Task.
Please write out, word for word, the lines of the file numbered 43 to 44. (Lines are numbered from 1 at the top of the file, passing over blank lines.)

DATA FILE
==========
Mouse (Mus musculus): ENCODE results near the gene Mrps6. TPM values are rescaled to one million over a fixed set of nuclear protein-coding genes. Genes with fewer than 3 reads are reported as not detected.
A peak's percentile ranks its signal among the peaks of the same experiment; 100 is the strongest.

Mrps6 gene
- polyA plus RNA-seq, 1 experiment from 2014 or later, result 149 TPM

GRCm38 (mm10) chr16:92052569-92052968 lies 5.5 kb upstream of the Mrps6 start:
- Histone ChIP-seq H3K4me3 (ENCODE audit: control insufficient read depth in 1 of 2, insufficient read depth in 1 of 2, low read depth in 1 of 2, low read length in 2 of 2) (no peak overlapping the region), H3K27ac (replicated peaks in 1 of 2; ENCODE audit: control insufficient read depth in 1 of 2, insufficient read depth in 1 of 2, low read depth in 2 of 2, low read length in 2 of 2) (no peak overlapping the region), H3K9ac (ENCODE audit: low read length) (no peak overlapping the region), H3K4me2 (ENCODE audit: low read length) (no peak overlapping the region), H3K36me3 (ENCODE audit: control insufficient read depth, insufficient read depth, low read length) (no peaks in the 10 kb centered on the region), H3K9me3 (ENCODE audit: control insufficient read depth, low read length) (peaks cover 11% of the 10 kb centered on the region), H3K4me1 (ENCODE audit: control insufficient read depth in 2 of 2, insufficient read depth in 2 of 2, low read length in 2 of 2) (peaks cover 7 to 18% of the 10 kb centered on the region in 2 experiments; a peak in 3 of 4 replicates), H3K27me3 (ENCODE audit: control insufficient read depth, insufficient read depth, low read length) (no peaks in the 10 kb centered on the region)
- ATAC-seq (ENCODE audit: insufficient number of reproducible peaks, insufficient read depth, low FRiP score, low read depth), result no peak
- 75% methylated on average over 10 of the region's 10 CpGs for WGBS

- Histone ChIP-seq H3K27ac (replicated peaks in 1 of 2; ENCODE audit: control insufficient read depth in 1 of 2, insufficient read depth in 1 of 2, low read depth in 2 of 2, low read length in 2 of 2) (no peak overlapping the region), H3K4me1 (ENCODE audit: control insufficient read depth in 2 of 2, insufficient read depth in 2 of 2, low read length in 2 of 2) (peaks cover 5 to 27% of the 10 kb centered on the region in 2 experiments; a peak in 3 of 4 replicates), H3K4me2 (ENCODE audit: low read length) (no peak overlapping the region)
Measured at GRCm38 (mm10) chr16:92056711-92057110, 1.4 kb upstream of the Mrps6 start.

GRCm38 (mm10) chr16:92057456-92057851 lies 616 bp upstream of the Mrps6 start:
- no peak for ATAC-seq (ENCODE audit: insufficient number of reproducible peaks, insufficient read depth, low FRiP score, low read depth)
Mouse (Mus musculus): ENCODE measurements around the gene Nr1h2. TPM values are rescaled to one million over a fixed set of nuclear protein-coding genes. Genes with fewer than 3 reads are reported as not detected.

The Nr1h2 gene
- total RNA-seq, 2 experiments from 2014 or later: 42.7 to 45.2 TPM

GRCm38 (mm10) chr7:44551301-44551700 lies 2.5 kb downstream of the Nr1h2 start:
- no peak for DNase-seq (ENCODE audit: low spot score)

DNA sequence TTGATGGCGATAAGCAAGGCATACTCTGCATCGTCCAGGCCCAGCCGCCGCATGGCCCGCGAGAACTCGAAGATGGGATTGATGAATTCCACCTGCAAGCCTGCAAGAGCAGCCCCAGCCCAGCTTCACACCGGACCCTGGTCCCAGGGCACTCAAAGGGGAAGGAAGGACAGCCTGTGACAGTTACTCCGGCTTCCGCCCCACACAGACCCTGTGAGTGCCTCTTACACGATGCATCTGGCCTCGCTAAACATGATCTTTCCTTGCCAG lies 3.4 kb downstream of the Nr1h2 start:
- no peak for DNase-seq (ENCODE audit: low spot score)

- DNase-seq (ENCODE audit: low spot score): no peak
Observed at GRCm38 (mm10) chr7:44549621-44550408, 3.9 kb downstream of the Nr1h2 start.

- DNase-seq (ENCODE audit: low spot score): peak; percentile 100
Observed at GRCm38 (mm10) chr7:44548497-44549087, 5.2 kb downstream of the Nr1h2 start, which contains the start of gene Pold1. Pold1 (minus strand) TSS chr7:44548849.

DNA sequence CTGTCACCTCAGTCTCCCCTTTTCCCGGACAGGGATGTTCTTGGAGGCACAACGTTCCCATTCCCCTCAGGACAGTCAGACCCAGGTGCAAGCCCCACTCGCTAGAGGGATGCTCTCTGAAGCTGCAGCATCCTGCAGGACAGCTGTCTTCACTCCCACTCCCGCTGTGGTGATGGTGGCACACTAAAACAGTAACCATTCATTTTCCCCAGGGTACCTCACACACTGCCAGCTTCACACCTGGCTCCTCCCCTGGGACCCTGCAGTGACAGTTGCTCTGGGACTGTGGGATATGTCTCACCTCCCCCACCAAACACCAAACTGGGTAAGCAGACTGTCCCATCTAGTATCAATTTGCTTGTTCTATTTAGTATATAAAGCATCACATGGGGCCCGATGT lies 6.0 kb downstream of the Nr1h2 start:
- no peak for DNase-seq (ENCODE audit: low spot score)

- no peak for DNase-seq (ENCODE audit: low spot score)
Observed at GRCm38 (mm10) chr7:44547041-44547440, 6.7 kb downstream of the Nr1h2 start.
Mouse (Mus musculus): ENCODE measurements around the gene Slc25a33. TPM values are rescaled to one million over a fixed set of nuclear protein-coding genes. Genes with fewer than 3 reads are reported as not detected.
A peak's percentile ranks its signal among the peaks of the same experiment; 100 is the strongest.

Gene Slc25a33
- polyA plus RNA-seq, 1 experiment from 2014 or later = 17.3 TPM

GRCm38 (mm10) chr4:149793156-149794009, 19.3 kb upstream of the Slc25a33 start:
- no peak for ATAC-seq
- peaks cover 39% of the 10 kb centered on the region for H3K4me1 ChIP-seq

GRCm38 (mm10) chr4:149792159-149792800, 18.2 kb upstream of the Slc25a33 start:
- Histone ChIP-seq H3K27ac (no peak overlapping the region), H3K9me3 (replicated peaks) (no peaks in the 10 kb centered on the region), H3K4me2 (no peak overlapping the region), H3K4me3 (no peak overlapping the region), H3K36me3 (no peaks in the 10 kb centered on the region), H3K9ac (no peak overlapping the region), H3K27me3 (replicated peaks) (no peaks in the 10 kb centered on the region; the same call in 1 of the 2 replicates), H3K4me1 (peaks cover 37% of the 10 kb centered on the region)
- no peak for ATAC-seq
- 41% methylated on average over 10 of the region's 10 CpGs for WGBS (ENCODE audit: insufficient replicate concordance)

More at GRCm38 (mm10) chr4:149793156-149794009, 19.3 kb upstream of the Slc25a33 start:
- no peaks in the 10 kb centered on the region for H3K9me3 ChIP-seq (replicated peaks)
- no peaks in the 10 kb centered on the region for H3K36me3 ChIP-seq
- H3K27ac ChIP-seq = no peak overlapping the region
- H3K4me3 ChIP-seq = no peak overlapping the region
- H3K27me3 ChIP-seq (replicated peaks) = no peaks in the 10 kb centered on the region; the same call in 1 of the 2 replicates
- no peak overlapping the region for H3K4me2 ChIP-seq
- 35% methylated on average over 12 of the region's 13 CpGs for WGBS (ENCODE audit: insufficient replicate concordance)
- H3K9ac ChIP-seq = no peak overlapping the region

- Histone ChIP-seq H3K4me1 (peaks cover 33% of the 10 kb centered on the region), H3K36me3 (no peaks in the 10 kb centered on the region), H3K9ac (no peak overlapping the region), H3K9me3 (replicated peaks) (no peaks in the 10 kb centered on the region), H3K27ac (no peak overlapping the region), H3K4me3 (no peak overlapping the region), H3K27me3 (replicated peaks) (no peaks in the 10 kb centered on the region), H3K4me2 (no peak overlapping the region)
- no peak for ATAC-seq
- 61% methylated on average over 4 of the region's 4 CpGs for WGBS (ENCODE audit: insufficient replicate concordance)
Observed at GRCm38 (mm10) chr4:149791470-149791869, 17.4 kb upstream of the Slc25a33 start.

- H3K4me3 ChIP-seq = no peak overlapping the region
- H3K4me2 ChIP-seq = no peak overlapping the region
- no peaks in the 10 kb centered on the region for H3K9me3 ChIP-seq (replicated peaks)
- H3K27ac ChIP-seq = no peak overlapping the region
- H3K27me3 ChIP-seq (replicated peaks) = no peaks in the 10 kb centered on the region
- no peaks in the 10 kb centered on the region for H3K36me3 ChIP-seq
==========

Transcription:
- H3K4me3 ChIP-seq = no peak overlapping the region
- H3K27me3 ChIP-seq (replicated peaks) = no peaks in the 10 kb centered on the region; the same call in 1 of the 2 replicates